Relieve Pruritus and or pain (counterirritant, antihistamine, skin protectant, or hydrocortisone)

20

Symptoms of a black widow bite:

Immediate pain
Muscle Cramps
diaphoresis
Hypertension
Tachycardia
Weakness

21

Treatment of black widow bite

Parenteral opioids
Benzodiazepines
Equine Antivenom

22

Treatment of a brown recluse spider

Standard wound care
Urticarial lesions can be treated with antihistamines, topical corticosteroids

23

Self-care treatment of insect stings

Remove stinger, apply ice pack
Apply OTC topical counterirritant, antihistamine, skin protectant or hydrocortisone
Follow up if symptoms persist more than 7 days.

24

Refer for insect sting if

less than 2 years old
hives, excessive swelling, dizziness, weakness, nausea, vomiting, difficulty breathing; allergic response away from sting

25

Treatment for Lice

Permethrin 1% Cream (Nix) - 2 treatments (2 months and older)

Pyrethrin 0.33% and Piperonyl Butoxide 4% (Rid) - 2 treatments (2 years and older)

Malathion 0.5%(Ovide) - 1 treatment, Rx, $160, Flammable (2 years)

Benzyl alcohol 5%(Ulesfia) - 2 treatments, Rx, $81, good for resistance (6 months and older)

Ivermectin 0.5% topical lotion (Sklice) - 1 treatment, Rx, $25 with coupon (6 months)

Spinosad 0.9% (Natroba) - 1 treatment, $220, Rx (6 months)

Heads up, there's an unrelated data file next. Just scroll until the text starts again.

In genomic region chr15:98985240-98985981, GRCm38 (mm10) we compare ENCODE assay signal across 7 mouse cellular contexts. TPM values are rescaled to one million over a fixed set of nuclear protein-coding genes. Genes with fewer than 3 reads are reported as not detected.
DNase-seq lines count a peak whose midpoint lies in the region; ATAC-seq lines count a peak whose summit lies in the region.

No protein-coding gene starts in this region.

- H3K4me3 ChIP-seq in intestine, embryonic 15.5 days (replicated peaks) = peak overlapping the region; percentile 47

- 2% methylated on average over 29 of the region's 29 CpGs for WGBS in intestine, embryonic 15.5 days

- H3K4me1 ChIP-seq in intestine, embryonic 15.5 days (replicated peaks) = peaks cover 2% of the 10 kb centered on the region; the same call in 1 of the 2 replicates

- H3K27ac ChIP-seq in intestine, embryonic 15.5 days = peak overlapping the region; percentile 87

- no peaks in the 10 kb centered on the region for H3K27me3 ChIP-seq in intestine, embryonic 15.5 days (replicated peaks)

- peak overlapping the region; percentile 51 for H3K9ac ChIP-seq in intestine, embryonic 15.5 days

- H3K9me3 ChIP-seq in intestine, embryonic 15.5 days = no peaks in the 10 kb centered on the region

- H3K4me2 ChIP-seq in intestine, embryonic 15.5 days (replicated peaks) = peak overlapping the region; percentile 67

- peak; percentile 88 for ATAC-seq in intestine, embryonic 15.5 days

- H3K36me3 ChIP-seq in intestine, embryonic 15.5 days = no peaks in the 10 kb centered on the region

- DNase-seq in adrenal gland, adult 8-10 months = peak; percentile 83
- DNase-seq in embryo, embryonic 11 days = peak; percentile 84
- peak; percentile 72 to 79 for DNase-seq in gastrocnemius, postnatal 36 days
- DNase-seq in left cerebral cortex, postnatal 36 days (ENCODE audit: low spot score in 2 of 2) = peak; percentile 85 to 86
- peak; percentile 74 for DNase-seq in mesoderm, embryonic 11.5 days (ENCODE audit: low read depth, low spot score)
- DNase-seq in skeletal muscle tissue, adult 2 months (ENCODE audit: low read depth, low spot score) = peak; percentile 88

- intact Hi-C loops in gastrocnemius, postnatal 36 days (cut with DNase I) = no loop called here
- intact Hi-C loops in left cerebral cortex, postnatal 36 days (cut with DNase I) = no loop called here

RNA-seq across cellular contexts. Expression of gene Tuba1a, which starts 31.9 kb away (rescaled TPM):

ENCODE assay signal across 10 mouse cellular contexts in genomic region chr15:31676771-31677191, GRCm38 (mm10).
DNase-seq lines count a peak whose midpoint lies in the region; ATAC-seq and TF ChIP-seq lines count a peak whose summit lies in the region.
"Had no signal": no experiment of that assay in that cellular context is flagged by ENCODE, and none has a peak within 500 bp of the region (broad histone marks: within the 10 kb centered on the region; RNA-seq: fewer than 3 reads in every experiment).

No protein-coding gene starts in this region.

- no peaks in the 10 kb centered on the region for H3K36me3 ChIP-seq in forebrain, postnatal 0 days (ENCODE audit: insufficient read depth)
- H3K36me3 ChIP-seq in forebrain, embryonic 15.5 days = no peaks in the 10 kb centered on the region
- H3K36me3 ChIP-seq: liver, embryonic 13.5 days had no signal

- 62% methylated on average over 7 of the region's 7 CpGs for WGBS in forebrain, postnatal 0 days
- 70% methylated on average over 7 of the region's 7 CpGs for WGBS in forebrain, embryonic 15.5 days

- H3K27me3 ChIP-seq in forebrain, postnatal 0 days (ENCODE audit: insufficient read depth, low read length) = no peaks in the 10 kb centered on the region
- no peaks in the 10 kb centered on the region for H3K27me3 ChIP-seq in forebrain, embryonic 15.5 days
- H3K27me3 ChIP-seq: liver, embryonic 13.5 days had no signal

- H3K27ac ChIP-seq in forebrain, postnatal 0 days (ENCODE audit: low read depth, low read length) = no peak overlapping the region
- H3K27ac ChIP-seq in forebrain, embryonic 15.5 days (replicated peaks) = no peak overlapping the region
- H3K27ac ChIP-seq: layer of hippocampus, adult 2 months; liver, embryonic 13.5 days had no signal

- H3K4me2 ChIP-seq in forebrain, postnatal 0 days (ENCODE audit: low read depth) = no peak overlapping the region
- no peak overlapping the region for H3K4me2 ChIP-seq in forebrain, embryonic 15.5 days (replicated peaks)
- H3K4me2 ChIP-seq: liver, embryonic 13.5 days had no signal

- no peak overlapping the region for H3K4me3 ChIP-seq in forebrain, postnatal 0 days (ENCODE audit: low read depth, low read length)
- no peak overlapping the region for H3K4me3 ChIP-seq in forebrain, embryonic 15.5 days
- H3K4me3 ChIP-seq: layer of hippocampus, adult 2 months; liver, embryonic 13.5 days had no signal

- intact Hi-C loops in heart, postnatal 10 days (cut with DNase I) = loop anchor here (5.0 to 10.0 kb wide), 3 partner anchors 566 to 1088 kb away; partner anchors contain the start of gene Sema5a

Rinse with COOL water!

26

Which treatment for Lice is good when there is a resistance?

Spinosad (Natroba)
Benzyl alcohol 5% (Ulesfia)

27

Alternative Regimens for Lice

Not recommened:
Lindane 1% shampoo
Crotamiton 10% (no pregnant women)
Oral Ivermectin
Oral Bactrim
Essential Oils
Occlusive Agents
Dessication (Air Alle)
Wet Combing

28

Environmental Decontamination of Lice

Immerse combs/brushes for 10 minutes in at least 60C water.
Things that cannot be laundered should be placed in a sealed plastic bag for 2 weeks.

29

Scabies Treatment

Permethrin Cream 5% (Elimite)
Crotamiton 10% (Eurax)
Sulfur Ointment 5-10%
Ivermectin Oral
Benzyl benzoate 25%

30

Alternative regimens for Scabies

Lindane - not recommended as first line therapy.

31

Environmental Decontamination of scabies

Wash clothes or remove from body contact for at least 72 hours

32

Reasons for hospitalization for pet bites

Fever, Sepsis, spreading cellulitis, substantial edema or crush injury, loss of function, immune-compromised status, or noncompliance

33

Vaccine Use for Rabies

4 1-mL vaccine doses of HDCV or PCECV intramuscularly on 0,3,7, and 14th day

34

Humans Rabies Immune Globulin (HRIG) use for rabies

Rabies virus-neutralizing antibody
Give one dose to previously unvaccinated persons. Do not administer it in the same syringe or at the same anatomic site as the first (other days are ok) vaccine dose.

35

Texas poison center number?

1-800-222-1222

36

Determine quantity of topical products

Cream/Ointment g (Lotion, Solution, or Gel mL)